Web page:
‘Exceptional dedication’ of man behind talking newspaper

Tuesday 17th May 2022 11:00 am
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Brian Smith, the man behind the talking newspaper Dyrons Journal, receives the BEM.

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The man behind a talking newspaper for the visually impaired in Teignbridge has been recognised for his ‘exceptional’ dedication with a British Empire Medal (BEM).

Brian Smith is the chairman of Dyrons Journal, a publication for which a team of volunteers record the latest editions of the Mid-Devon Advertiser, Dawlish Gazette and Teignmouth Post newspapers, before posting them online and via USB sticks to listeners’ homes.

The free service became a greater challenge during covid when the team lost access to their recording studio at the Advertiser because of government restrictions, leading to it being produced by Mr Smith alone in his dining room.

He received the honour for “services to the community in Newton Abbot, particularly during covid,” from the Lord Lieutenant for Devon, at a special ceremony held at the Royal Marines Commando Training Centre in Lympstone last week.

As part of the initiative, Mr Smith ensures that every new listener, often referred to him through the sensory team at the local hospital, receives a visit to hear how it all works and to check they have the correct equipment.

He also gives talks to local organisations to increase awareness of Dyrons Journal, which first began in 1977, and to raise the funds for its upkeep.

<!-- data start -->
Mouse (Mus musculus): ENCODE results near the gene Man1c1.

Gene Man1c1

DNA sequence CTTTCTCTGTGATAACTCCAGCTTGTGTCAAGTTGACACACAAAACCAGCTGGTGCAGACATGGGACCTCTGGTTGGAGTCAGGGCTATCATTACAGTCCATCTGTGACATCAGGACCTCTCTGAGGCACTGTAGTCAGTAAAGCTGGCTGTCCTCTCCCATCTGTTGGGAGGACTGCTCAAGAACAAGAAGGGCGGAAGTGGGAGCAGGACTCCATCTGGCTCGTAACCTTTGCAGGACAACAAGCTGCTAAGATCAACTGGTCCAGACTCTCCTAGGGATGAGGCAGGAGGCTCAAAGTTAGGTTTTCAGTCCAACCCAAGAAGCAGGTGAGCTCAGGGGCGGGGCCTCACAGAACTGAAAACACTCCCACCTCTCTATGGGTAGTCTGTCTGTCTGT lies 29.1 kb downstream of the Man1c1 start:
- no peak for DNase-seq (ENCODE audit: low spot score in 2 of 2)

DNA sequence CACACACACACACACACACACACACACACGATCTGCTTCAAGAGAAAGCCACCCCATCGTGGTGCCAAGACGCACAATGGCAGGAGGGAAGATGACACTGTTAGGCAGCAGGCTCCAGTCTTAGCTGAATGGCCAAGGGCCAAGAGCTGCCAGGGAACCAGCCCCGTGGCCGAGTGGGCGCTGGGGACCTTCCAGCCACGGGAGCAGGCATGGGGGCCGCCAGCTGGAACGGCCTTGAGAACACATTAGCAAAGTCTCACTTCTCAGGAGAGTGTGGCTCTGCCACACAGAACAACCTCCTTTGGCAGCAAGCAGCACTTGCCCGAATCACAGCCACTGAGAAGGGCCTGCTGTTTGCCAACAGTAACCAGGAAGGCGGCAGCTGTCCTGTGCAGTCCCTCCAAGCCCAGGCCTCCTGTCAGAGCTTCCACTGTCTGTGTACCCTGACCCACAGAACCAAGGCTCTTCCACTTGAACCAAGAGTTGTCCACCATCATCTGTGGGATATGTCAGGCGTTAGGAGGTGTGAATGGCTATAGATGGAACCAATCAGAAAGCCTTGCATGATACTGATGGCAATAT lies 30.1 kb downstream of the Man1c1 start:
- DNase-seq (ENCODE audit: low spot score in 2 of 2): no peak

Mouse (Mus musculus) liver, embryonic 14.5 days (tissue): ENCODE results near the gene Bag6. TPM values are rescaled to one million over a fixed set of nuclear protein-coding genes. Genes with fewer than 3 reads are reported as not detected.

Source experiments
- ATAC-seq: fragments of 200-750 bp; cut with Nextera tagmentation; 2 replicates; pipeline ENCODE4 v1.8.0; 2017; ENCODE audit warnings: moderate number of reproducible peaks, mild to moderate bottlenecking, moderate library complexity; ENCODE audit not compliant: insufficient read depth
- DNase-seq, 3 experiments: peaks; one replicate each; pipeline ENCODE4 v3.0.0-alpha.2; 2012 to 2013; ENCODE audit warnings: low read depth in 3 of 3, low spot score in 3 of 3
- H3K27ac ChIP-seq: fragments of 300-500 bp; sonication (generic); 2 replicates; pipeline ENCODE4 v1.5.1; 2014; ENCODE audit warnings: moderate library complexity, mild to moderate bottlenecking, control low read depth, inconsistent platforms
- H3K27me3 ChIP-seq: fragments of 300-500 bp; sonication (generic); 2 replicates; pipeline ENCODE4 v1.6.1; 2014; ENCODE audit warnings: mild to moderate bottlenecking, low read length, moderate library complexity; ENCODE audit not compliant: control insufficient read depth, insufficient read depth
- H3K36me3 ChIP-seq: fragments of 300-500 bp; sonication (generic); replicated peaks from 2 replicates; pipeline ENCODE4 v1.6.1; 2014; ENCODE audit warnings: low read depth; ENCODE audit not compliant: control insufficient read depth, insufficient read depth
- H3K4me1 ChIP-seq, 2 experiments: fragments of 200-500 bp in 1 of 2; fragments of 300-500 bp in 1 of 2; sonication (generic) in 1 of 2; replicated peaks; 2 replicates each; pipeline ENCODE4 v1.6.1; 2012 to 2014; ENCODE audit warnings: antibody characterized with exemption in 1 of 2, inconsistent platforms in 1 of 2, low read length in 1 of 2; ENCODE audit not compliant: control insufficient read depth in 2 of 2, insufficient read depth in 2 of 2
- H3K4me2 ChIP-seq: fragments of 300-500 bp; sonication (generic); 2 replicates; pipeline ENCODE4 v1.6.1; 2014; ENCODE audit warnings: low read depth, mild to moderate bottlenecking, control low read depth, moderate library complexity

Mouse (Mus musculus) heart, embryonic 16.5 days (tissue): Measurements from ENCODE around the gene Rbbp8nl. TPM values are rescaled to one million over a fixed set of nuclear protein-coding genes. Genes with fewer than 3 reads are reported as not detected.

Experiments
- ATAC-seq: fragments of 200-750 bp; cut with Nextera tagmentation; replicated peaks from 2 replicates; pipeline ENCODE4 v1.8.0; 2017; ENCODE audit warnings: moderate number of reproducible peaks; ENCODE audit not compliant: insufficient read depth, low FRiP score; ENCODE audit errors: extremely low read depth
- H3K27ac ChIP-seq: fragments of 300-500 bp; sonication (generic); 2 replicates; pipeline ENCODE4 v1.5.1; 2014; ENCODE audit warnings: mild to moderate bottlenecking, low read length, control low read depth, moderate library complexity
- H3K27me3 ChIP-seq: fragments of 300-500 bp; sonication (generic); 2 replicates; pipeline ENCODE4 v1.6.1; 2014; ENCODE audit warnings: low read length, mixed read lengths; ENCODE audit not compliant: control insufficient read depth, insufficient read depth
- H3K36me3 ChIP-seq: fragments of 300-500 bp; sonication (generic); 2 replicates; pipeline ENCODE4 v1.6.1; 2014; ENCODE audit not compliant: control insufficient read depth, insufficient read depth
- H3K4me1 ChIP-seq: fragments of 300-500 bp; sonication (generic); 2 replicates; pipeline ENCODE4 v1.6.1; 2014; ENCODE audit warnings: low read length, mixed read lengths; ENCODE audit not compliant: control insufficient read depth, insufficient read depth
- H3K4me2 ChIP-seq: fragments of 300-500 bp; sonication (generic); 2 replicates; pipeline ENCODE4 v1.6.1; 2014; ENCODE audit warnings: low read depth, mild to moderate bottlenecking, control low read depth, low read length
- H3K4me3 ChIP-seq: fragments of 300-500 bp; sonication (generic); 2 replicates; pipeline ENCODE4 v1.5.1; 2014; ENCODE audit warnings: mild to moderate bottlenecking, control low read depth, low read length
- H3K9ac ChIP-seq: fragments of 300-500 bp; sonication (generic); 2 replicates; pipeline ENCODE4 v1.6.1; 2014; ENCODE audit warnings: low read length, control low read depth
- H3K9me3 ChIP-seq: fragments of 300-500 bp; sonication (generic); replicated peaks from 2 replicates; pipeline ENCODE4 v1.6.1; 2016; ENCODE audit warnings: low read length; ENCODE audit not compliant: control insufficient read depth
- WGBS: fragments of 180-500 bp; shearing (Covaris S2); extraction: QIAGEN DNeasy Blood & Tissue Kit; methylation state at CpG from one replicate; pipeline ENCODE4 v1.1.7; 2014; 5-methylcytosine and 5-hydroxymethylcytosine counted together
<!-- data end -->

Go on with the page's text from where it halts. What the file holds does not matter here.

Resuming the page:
‘The reaction from the visually impaired is that it’s a lifeline and the one I like best is the people who say, ‘I can now tell my neighbours what’s going on in the area,’ Mr Smith said.

‘It really does bring a sense of involvement to people who otherwise start to lose touch.’

At the ceremony, the Journal chairman was praised for ‘dedication and efforts to keep this service running for his listeners.’

After hearing that the online version was unavailable to many listeners who did not have IT equipment, Mr Smith collected the equipment needed to offer their usual service and arranged a new process from his home to ensure listeners could still hear the content.

‘I did it on my own for the first six months or so, then I had gradually been able to bring other people in in small numbers as covid restrictions have lifted. And that’s how we managed to keep things going.’

When asked if he ever thought it would lead to such a high honour, he added: “Absolutely not.

‘And I’m really humbled when I hear the citations for the other people who received awards this afternoon.

‘What other people have done is – it’s not false modesty – but I regard what other people have done … as so much greater than anything that I’ve done that I’m just grateful for the people around me who saw it fit to nominate me.’

As well as Dyrons Journal, Mr Smith is also a volunteer for Storybook Dads at Channings Wood Prison, which helps inmates record stories for their children.

During the ceremony, he was commended for ‘setting an example in how to create inclusivity and how to build a more accessible community.’

Mr Smith is keen to recruit fresh faces for his team.

‘We are not getting any younger, those of us who run it,’ he said.

‘And there are no obvious successors at the moment, so our next challenge is to find people who will take the reins and carry the baton into the future,’ he said.

For more information on Dyrons Journal and how to volunteer, visit dyronsjournal.co.uk.

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